Best practice tips for dehydrating herbs
Author: Sabine Mordini-Pound
Overgrown herb garden? Follow the tips below to dehydrate herbs optimally and get the most flavour out of your dried herbs.
- It all starts with picking
- Preparation is important
- How to optimise herb drying
- Contact and support
The quality of your results will depend on what herbs you pick and how you pick them.
Pick only healthy plants that you would use fresh. If the quality is not good (overgrown foliage, damaged leaves, signs of disease,...) it isn't going to improve once in storage, only worsen. Those visible signs of damage will translate to off flavours and shorter storage life.
Use a sharp scissors or pruners, don’t rip or tear the plants.
Don’t harvest more than you can attend to within a few hours: leaving a pile of herbs to sit for a day or two will degrade the results. Heaped herbs can bruise and this will cause the oils you’re trying to capture to be released. The longer the herbs will sit before drying, the more they will start to deteriorate.
Prior to dehydrating, try not to chop or cut any parts of the herb that you will be dehydrating (leaves, petals, etc.). This will also release oils and reduce the flavour of your finished product. Instead, dry the plant as a whole and then break or crush after fully dehydrated.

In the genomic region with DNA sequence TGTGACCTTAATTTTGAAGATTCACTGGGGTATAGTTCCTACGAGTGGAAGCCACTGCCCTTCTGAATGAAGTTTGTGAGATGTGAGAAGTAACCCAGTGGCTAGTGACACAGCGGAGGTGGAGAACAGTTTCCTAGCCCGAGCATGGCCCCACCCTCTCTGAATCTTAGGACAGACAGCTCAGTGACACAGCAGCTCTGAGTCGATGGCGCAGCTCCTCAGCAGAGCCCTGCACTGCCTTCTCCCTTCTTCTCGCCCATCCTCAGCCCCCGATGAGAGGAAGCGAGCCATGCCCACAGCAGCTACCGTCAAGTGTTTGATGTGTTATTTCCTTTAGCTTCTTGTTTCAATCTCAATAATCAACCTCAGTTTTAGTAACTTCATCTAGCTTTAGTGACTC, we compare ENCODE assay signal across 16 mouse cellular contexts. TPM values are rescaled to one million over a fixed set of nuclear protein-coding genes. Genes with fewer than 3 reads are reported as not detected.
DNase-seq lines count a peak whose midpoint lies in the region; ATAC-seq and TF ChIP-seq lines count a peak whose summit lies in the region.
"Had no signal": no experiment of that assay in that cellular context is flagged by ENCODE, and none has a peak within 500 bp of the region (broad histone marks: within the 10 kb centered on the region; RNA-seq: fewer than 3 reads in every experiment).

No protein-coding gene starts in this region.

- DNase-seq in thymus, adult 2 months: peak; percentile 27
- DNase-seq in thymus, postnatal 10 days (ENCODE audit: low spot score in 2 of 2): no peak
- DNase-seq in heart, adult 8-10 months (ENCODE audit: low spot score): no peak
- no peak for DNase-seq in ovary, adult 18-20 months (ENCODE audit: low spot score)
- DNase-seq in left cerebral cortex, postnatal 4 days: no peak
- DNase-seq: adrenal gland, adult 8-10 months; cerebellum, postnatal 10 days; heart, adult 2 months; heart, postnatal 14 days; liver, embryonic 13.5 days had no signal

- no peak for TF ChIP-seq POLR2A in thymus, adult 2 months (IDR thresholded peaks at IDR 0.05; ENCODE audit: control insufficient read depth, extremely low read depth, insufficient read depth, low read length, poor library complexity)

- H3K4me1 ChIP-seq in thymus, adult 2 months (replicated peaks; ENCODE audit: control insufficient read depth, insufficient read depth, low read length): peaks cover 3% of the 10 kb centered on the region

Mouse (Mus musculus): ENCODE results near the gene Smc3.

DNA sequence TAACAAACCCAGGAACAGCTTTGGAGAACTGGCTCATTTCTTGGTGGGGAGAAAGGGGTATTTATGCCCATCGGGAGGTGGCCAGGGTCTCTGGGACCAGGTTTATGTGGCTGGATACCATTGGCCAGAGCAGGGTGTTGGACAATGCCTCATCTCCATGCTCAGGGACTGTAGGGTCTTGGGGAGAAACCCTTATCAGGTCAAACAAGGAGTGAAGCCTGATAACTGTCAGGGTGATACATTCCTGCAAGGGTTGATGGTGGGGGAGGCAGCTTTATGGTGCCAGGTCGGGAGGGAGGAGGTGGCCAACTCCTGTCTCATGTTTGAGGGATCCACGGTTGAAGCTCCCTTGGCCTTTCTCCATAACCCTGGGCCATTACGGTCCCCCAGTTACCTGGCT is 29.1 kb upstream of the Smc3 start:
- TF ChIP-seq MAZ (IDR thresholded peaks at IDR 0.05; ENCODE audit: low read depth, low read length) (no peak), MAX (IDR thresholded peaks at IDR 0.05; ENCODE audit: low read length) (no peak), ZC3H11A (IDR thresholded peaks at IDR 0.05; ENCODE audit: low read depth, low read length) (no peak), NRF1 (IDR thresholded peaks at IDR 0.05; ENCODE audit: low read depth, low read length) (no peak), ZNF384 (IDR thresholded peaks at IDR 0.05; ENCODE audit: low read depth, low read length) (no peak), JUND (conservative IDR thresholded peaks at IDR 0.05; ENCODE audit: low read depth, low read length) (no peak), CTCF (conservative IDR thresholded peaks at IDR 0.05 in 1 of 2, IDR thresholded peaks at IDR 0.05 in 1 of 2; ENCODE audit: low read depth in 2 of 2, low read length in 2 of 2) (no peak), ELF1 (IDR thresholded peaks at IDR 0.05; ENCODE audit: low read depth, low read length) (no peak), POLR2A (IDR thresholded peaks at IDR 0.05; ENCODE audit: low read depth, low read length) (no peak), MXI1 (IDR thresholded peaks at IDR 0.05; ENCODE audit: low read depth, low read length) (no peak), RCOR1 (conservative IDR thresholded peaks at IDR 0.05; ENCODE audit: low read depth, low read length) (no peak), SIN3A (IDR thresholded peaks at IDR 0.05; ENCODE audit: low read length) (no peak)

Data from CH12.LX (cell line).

If you wash your herbs first, dry any excess water (hang upside down to air dry or fold between a paper towel) from your herbs before placing them in your dehydrator.
Leave space between the plant material to allow good air flow. It’s best to dehydrate herbs on the mesh sheets if possible, rather than a solid/non-stick sheet.
As herbs are very light, it's best to 'sandwich' them between two mesh sheets to prevent them from blowing around in the dehydrator.
Remove any trays that are not necessary to allow enough space for larger leaves. It is important that all leaves receive plenty of air circulation.
Keep your dehydrator at the lowest temperature when dehydrating herbs: this will ensure you achieve the best possible flavour. Check on your herbs often: some herbs can be dehydrated to their potential within 4 hours.
Before placing into long term storage, leave the jar of dehydrated herbs on the counter for a day or two. Then open the jar and check the underside of the lid for any signs of condensation at the end of each day. If there’s moisture, your herbs need to dehydrate more.
It is always best to leave herbs in their whole form when storing them, as this preserves their aroma and flavour. You can crush your herbs immediately before using them.
Store your dried herbs in an airtight container and keep in a cool, dark, dry location.
While you may want to display them, any light or warmth will lead to faster deterioration. Wouldn't that be a shame?
We're here to help if you have any questions - contact us here, read more about dehydrating in our Dehydrator Buying Guide, and feel free to share your successes with us as well through photos or feedback!
Article contributed by Ivy & Hoot Digital Marketing Services